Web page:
I say all this with a degree of disappointment. First of all because when I was president of Catalonia, from 1980 to 2003, the promotion of a Mediterranean policy was one of my goals – and was in general an objective of Catalonia – and I have to accept that our attempts at restarting the Process have turned out to be vain. In particular the government of the Partido popular has lost interest, despite the personal opinion in favor of Piqué, the Minister for Foreign Affairs. Secondly because the damage has not been only for the south coast, but for the whole of the Mediterranean and for all southern Europe. And that has had particularly negative repercussions because in these years the EU has expanded north (the Scandinavian countries) and above all eastwards. This aspect alone represents, perforce, a loss of influence for southern Europe, that a powerful and productive Barcelona Process could in part have held back.
In the meantime, the distance between the north and south of the Mediterranean has become ever greater.
But now, exactly ten years after the Barcelona Conference, the circumstances are in my judgment such as to make possible a vigorous relaunch of the Process.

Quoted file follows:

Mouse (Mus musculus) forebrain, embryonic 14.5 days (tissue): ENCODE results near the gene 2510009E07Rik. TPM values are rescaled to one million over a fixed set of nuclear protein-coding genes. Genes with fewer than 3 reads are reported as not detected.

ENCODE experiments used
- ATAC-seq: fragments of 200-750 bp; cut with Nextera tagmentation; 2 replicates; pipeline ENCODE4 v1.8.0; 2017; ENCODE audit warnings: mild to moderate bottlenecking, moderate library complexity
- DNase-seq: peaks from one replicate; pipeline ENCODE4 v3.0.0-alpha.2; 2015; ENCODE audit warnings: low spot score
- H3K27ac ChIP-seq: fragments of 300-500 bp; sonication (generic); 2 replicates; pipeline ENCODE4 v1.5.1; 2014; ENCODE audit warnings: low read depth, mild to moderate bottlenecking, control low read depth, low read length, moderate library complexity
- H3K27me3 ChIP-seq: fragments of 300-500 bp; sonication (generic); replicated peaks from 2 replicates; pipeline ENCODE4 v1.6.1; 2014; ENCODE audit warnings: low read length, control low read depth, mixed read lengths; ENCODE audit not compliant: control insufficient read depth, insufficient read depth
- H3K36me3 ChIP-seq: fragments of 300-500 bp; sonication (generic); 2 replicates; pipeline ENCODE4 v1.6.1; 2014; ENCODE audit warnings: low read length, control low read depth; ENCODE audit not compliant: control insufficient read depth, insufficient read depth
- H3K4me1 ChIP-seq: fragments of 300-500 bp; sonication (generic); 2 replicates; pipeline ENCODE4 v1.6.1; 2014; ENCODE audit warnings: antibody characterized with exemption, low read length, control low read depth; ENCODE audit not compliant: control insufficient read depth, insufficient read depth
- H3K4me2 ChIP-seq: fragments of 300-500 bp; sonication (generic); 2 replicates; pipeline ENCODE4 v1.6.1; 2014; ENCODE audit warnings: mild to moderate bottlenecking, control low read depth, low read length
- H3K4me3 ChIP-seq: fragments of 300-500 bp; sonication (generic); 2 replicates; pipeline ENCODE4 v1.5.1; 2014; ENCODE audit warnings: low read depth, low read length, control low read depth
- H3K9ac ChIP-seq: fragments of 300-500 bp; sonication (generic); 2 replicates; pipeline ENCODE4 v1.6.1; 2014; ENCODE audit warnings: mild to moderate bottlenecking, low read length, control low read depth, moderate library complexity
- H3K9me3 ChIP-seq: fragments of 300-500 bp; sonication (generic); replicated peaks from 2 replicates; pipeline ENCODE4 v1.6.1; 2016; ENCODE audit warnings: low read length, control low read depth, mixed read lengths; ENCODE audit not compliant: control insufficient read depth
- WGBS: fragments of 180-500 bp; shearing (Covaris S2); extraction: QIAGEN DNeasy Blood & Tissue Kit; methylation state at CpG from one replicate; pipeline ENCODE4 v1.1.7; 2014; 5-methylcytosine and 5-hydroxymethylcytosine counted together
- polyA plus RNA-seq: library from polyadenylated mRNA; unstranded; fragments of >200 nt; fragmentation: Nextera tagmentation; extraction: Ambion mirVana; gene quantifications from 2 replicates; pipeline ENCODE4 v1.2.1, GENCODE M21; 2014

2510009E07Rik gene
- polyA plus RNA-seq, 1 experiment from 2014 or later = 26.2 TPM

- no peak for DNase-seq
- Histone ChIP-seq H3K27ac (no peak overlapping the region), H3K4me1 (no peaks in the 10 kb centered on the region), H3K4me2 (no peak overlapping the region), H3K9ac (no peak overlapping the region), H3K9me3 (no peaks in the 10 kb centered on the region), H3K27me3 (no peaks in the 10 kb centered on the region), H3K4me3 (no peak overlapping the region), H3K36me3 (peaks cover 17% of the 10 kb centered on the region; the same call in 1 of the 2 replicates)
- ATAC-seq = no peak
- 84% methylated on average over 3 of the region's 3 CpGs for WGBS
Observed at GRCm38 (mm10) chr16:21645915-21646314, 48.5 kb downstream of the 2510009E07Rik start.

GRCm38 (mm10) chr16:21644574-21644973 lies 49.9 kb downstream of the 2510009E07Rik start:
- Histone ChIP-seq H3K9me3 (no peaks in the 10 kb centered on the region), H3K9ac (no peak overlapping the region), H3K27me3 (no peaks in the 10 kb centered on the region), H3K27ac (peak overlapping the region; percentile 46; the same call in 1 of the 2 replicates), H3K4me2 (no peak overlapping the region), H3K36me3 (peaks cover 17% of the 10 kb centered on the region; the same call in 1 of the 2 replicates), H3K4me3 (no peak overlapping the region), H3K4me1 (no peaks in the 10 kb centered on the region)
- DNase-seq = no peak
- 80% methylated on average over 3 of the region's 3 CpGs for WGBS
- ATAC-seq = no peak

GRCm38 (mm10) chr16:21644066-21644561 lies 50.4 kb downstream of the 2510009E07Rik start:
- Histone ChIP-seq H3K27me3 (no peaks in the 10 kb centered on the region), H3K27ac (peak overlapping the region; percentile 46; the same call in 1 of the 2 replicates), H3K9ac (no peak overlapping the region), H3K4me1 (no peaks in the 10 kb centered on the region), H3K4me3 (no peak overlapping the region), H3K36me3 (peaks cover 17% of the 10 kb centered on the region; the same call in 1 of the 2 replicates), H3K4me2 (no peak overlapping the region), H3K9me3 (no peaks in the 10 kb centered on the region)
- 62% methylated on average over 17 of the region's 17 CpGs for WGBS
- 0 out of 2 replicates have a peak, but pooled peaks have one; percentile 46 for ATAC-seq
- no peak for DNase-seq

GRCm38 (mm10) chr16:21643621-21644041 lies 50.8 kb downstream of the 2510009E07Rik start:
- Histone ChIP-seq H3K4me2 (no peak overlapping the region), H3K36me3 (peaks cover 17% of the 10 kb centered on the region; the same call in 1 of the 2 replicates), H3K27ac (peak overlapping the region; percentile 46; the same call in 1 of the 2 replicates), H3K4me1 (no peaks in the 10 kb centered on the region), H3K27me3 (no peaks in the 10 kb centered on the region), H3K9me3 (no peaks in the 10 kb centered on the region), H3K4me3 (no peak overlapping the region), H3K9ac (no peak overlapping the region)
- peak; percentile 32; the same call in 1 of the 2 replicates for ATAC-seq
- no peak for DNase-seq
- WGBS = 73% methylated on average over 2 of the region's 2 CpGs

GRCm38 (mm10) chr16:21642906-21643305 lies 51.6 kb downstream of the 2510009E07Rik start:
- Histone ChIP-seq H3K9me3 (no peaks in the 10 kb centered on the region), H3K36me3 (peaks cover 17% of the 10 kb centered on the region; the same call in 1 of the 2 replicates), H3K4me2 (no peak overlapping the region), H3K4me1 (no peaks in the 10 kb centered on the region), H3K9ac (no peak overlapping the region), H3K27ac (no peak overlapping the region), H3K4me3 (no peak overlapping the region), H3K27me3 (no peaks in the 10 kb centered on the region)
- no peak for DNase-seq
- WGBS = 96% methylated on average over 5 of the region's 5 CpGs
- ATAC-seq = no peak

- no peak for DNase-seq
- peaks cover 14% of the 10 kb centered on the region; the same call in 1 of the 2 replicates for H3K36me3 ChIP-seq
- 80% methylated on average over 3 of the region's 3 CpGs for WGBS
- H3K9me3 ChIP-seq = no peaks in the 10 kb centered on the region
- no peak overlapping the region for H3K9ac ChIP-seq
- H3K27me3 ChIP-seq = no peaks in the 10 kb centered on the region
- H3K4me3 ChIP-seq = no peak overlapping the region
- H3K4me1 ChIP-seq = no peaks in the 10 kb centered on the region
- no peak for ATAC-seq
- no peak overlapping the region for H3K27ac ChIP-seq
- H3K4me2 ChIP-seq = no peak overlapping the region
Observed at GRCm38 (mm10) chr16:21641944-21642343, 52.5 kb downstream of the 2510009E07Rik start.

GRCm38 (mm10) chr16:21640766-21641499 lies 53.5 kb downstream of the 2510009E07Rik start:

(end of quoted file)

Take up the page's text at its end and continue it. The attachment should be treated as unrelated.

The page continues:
First of all the EU has finally set itself the problem of its neighborhood, of its neighbors. It’s true that it is setting the problem especially in terms of Turkey and the Ukraine, and even in terms of Russia, but, once the process has begun, the Mediterranean can’t be left out.
Secondly, the current Spanish government wants to maintain good relations with Morocco and with all the Maghreb. And wants to use the occasion of the tenth anniversary to relaunch the Process.
Thirdly, the Mediterranean conflicts of the mid ’nineties have been resolved or are considerably improved (Turkish-Greek tension, Balkan conflicts, civil war in Algeria, etc.). And, as I have said, Morocco has progressed from the democratic and civil point of view.